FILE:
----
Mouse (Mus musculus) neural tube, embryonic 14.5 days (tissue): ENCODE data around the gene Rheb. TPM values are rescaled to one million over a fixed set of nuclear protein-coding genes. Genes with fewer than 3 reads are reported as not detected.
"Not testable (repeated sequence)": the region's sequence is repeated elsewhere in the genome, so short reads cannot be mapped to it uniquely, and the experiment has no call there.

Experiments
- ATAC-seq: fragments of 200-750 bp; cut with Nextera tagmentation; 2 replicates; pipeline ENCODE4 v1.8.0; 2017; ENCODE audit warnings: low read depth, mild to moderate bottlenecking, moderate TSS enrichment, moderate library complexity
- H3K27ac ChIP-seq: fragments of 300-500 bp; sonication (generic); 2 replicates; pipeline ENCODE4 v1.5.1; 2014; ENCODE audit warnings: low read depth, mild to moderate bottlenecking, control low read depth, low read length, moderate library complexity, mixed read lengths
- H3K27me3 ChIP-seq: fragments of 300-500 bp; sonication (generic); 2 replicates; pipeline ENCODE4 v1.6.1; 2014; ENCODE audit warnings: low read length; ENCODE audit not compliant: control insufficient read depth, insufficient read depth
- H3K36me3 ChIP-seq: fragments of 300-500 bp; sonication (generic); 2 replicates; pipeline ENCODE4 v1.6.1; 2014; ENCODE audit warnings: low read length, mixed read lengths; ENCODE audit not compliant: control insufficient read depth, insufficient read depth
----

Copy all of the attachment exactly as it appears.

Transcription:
Mouse (Mus musculus) neural tube, embryonic 14.5 days (tissue): ENCODE data around the gene Rheb. TPM values are rescaled to one million over a fixed set of nuclear protein-coding genes. Genes with fewer than 3 reads are reported as not detected.
"Not testable (repeated sequence)": the region's sequence is repeated elsewhere in the genome, so short reads cannot be mapped to it uniquely, and the experiment has no call there.

Experiments
- ATAC-seq: fragments of 200-750 bp; cut with Nextera tagmentation; 2 replicates; pipeline ENCODE4 v1.8.0; 2017; ENCODE audit warnings: low read depth, mild to moderate bottlenecking, moderate TSS enrichment, moderate library complexity
- H3K27ac ChIP-seq: fragments of 300-500 bp; sonication (generic); 2 replicates; pipeline ENCODE4 v1.5.1; 2014; ENCODE audit warnings: low read depth, mild to moderate bottlenecking, control low read depth, low read length, moderate library complexity, mixed read lengths
- H3K27me3 ChIP-seq: fragments of 300-500 bp; sonication (generic); 2 replicates; pipeline ENCODE4 v1.6.1; 2014; ENCODE audit warnings: low read length; ENCODE audit not compliant: control insufficient read depth, insufficient read depth
- H3K36me3 ChIP-seq: fragments of 300-500 bp; sonication (generic); 2 replicates; pipeline ENCODE4 v1.6.1; 2014; ENCODE audit warnings: low read length, mixed read lengths; ENCODE audit not compliant: control insufficient read depth, insufficient read depth